Chinese business culture is very different from that of the west. Business influence is based on a combination of community, business hierarchy and contacts, family and the Communist Party. Combined with social etiquette the complexities of doing business presents a challenge, which really does require expert help for all but the shortest and simplest of corporate visits.
Apart from other considerations if you want to do business you need someone on the ground to create introductions to the appropriate contacts. Without a ‘fixer’ doing business can be a very frustrating and prolonged process.
The choice of fixer is important. They have to have the right connections, but sometimes those connections may not be related to the specific business sector in which the outsider trades. Utilising community contacts, family and Party often pave the way to the best deal rather than simply trying to utilise the experience of someone who knows a particular business sector. This is because relationships are more important than business.
Company structure is based on hierarchy and respect. Managers give instruction which is carried out without question. To question a directive would cause a loss of ‘face’, which is a very serious insult and breach of etiquette in any situation, and one westerners need to understand from the start.
Loss of face can also be caused by saying no, and therefore outsiders often find it difficult to communicate beyond language alone. It is therefore better to discuss likely potential results and influences of prospective decisions rather than try to elicit a yes / no response.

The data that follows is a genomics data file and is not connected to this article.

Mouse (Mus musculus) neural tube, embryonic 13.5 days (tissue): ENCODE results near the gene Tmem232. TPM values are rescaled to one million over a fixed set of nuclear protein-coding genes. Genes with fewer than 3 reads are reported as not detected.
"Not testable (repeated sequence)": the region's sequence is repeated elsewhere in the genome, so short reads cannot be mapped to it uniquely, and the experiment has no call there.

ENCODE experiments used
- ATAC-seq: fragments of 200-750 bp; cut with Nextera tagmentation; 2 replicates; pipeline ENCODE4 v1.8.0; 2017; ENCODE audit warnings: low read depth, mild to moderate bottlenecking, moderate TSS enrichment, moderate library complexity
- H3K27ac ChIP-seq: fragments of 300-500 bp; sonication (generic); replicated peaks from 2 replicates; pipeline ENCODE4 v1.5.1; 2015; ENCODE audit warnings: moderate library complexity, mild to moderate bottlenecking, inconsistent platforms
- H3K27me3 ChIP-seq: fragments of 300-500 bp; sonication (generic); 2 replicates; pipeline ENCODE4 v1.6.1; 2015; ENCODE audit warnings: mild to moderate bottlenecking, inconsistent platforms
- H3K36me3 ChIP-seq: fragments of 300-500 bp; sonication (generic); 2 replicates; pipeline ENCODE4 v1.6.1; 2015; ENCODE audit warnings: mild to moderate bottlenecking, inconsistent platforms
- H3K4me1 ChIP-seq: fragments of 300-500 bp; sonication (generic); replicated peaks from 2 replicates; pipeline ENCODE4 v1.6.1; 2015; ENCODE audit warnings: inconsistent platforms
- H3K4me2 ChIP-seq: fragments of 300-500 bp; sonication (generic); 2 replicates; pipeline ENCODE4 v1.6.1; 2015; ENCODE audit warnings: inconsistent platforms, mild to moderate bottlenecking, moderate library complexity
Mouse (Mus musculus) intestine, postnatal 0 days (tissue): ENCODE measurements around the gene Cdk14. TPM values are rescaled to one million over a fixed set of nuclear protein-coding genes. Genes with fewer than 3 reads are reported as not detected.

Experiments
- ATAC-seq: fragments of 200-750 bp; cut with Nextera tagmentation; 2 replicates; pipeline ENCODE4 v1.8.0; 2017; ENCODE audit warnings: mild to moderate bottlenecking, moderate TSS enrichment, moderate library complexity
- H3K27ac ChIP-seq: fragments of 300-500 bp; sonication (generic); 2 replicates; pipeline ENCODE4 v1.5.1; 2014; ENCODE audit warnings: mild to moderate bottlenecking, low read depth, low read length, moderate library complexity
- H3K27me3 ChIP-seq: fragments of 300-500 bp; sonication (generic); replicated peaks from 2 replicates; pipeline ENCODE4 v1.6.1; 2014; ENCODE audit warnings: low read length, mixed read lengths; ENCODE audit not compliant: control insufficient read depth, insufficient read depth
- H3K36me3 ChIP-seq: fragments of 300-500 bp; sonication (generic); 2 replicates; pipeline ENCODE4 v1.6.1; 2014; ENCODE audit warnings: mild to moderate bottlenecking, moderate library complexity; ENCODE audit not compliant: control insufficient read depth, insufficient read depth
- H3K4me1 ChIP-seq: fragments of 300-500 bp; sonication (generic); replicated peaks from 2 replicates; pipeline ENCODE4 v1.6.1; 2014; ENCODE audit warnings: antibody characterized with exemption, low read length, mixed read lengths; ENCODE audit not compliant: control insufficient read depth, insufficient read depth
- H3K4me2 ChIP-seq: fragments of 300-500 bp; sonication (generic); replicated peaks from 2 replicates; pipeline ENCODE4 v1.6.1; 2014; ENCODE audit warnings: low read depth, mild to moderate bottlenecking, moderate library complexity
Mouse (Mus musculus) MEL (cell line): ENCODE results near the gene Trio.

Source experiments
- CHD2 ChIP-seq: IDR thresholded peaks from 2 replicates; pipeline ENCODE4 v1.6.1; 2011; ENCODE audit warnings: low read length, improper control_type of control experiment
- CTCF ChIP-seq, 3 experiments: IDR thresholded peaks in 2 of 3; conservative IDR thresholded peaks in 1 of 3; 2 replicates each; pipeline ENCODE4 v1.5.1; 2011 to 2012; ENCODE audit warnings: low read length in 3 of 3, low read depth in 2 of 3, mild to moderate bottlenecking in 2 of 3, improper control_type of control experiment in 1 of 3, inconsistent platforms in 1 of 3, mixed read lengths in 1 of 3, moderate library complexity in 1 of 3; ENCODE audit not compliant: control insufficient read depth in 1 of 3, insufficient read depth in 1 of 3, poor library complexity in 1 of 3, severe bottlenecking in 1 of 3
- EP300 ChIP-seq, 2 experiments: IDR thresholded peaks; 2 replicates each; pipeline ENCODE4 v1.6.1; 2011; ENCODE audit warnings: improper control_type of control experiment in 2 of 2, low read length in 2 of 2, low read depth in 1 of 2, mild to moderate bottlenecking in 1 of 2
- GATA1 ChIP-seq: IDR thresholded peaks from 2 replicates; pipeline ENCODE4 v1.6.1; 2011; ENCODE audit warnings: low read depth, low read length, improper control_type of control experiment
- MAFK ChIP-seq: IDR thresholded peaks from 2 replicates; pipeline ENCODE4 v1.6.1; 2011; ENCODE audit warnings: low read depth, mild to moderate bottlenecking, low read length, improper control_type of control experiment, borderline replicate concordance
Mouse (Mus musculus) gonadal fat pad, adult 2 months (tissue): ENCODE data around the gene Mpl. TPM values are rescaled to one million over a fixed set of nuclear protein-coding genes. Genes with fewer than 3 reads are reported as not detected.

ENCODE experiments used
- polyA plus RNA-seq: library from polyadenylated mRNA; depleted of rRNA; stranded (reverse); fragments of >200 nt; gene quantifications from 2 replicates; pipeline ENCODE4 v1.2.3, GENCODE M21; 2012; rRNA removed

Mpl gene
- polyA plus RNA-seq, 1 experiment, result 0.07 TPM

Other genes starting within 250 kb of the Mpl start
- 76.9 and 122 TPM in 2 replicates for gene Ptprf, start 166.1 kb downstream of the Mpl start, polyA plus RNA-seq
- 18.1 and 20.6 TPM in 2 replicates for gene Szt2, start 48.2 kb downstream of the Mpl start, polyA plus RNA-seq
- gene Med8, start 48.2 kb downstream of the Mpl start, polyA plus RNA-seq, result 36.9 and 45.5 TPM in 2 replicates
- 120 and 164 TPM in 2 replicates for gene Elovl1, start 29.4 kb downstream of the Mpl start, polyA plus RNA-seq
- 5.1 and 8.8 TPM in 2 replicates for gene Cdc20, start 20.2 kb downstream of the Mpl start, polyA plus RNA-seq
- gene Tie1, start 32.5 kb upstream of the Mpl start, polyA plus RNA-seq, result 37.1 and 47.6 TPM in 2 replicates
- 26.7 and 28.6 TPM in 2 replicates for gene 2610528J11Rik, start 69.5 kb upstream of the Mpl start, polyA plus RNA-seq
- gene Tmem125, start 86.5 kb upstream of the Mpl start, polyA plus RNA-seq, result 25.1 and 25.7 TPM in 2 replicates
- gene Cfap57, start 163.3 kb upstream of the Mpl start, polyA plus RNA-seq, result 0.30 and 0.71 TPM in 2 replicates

With respect being fundamental to any hierarchy based system it is crucial to show it and act with dignity at all times. Greetings are based on a light handshake and a lowering of the eyes in respect.
It is important to concentrate and be seen to concentrate on what people say. The protocol for receiving business cards is very important. When presented with a card study it closely, and do not put it in a pocket. If at a meeting study each card presented and line them up on the table with the card of the most important individual at the top. This is important.
Meetings themselves are more about getting know people and ideas than decision making. Deals or frequently done in private discussion, but the process cannot be rushed and it is important not to appear to push too hard when negotiating.
Because society and business is based on hierarchy it is almost impossible for outside companies to introduce flat management. Even though many elements of Chinese society are changing there is no benefit from going against accepted practice. It will be time consuming, difficult and almost certainly fail.
The giving of corporate gifts is common in China, but they should not be expensive enough to be considered a bribe. Unless advised differently the safest option is to give a collective present.
Corporate dining has its own set of complex rules and often involves copious amounts of beer, spirits and smoking. It is not unknown for those that do not smoke to actually practice it in order to fit in and not offend. The key things to know are to let hosts or someone else be the guide on where to sit. Secondly, do not eat everything you are presented with as it is a sign that the individual is hungry and therefore a sign of a poor host.
Above all it is important to show dignity and respect in order to be considered an honourable person – the qualification needed for building relationships that allow business.